Although the discussion above was framed in terms of head movement, it should be clear that the same arguments apply when the observer shifts fixation between two targets without any head movements. With the IMT, a target 3° from fixation will require only a 3° eye movement to be examined with an IMT but will require a 9° eye movement with a head-mounted telescope. The same target will require a 3° head movement with the combined IOL/spectacle system because eye movements will not change the positions of objects on the retina (or only minimally change them). The effect of such magnifying devices on the eye movement control and the fixation reflex was analyzed by Drasdo. 29 In particular Drasdo noted that even if the magnifying device is bound to the eye as is the integral contact lens telescope developed by Feinbloom, 38 it will result in disruption of the fixation reflex. The same would apply to the IMT. However, if a target is seen with the other eye to be at a certain angular distance from fixation, it may be acquired through the IMT with the corresponding magnitude eye movement. Thus the IMT offers distinct advantages in space and direction perception as well as clarity of vision in both eyes during eye movements, head movements, and tracking of moving targets.

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All monocular telescopes prevent binocular disparity and stereovision and therefore limit depth perception when used. In addition to binocular disparity, there are many (monocular) depth cues that provide rich information about relative depth. Most of these monocular cues, including partial occlusion (interposition), relative sizes of known objects, linear perspective, foreshortening, shape from shading, and aerial perspective (or atmospheric effects), provide a useful sense of depth in the environment. 39 However, for some tasks that are conducted at arm’s length, such as threading a needle, the fine depth perception provided by binocular disparity may be important, and the aforementioned monocular cues may not suffice. Another particularly strong and veridical monocular depth cue is motion parallax 40; objects closer to the eye appear to move faster than objects moving at the same speed at a farther distance. For static objects, such relative movement between the eye and the objects can be caused by (lateral) movements of the eye (by moving the head). With such head movements, a closer object will move faster on the retina and will cover a larger retinal span than the farther object. The difference between these movements can be detected by the visual system and interpreted correctly as depth information. A number of animals (such as locusts) are known to use lateral head movements to derive depth information. It has also been shown that monocular patients (due to enucleation) produced larger and faster head movements than normal control subjects when tested at grasping objects. 41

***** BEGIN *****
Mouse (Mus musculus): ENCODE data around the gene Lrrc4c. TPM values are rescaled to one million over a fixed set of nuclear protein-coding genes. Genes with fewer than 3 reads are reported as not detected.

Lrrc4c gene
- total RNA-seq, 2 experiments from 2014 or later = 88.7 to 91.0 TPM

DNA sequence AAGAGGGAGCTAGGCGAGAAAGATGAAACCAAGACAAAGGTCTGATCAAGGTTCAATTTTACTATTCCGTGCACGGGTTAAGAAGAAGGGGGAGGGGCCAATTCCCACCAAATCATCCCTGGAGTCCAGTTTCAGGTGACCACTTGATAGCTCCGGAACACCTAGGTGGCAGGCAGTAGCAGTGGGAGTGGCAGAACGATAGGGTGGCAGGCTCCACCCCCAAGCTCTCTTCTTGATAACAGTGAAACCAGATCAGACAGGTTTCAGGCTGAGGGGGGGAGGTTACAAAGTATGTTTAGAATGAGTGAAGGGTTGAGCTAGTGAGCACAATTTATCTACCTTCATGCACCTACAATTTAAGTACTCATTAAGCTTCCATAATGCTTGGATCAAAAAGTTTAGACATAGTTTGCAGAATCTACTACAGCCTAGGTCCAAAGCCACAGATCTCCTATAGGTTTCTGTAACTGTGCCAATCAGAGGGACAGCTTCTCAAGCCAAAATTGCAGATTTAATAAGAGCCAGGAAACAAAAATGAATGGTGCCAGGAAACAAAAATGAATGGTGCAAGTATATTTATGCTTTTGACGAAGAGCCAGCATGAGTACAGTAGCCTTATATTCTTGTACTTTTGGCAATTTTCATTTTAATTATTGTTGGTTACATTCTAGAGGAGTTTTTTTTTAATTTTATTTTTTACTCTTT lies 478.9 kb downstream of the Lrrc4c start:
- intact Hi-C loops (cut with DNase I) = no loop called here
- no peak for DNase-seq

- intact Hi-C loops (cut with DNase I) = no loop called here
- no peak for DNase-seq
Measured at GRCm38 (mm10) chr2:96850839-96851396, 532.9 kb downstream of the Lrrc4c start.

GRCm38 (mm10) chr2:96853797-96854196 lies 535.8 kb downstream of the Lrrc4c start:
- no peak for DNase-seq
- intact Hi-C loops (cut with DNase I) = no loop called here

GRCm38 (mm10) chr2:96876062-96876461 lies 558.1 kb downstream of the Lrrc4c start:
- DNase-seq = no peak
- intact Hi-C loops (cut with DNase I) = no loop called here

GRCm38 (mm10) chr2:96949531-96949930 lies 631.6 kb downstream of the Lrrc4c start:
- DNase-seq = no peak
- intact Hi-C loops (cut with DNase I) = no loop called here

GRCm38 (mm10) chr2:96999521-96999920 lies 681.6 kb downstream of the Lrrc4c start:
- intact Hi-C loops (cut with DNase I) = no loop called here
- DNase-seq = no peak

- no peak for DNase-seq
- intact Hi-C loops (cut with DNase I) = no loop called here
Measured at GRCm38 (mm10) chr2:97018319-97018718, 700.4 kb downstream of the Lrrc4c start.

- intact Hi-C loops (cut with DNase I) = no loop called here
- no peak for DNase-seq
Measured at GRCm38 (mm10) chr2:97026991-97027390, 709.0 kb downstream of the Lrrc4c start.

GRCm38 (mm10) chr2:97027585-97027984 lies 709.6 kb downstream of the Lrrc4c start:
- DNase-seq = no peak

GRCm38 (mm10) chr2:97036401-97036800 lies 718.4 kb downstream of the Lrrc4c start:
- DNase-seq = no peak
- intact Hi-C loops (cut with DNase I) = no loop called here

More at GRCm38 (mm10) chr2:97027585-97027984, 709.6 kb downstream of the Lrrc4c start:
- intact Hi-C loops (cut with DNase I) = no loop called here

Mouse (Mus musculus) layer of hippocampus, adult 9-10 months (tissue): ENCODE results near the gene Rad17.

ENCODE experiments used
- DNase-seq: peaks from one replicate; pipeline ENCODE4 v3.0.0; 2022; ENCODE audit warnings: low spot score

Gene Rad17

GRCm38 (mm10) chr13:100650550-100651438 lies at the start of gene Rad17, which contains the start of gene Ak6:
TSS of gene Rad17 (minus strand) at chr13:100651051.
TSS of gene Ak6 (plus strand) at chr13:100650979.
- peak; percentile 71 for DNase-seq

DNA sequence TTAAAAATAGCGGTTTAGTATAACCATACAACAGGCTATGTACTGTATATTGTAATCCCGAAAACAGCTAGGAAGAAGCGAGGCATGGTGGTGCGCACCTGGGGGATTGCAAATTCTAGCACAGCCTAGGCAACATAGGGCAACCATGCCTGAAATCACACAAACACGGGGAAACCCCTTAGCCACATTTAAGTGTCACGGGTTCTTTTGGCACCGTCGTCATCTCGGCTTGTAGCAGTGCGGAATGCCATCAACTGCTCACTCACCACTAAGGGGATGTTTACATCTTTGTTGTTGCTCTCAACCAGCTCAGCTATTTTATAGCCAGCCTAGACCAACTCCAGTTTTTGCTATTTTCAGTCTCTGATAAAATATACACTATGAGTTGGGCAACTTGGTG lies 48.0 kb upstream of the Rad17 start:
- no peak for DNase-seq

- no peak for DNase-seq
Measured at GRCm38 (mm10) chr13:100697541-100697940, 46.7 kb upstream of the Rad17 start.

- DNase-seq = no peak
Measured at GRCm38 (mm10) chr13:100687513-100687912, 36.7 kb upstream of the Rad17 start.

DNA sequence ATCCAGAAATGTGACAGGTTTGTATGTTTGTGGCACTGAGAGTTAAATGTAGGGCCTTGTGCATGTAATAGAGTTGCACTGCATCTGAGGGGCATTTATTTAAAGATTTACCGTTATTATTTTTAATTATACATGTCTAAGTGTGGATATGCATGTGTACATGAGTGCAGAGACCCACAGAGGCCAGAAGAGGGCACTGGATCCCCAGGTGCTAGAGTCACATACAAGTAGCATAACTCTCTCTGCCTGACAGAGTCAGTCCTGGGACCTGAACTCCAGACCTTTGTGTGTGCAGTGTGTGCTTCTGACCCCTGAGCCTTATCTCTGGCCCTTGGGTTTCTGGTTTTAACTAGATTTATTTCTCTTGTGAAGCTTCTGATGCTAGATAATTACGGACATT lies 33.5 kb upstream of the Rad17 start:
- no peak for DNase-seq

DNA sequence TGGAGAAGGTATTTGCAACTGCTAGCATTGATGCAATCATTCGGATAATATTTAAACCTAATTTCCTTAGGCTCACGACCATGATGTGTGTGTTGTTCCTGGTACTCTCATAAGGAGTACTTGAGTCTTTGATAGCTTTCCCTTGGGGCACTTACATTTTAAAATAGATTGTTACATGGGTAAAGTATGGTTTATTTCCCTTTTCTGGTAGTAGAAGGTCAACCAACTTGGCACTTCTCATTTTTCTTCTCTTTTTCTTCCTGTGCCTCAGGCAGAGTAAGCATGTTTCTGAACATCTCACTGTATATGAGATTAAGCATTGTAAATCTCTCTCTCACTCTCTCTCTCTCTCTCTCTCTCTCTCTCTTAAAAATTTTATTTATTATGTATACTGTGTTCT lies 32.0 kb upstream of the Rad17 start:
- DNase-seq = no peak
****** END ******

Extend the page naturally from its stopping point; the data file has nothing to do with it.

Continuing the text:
Rotational eye movements do not provide sufficient parallax cues because the center of rotation of the eye is close to the nodal point of the eye. Rotations about the nodal point provide no parallax at all. It was recently proposed that some animals, such as the chameleon and the sandlance fish, are able to use eye rotations to derive parallax and, from that, depth information needed for their survival. 42 They are able to do this because the optics of their eyes evolved in a way that shifts the nodal point anterior to the center of rotation (close to the cornea). With the nodal point separated from the center of rotation, eye rotations do provide the necessary parallax. As shown in Fig. 6, the IMT shifts the nodal points of the combined eye-telescope system substantially forward of the eye more than 4 cm in front of the cornea. With the nodal point at this position, even the slightest eye movements associated with normal fixation should provide sufficient parallax for fine depth perception. All magnifying devices necessarily move the nodal point of the combined eye-device system anteriorly. The effects of eye movements on nodal points positions are much more complex and are limited with the head-mounted telescope and with the combined IOL/spectacle system because of relative decentration of the components. Thus, these systems do not provide the same benefit as the IMT.

Monocular depth perception using motion parallax cannot be measured with any of the dichoptic stereo tests, but it can be measured with tests that provide real depth between targets such as the Frisby stereo test 43 (available from Clement Clarke International, Essex, UK). Incorporation of such assessment into future studies will enable us to verify whether the IMT indeed provides the patients with a useful depth perception despite the lack of binocular fusion.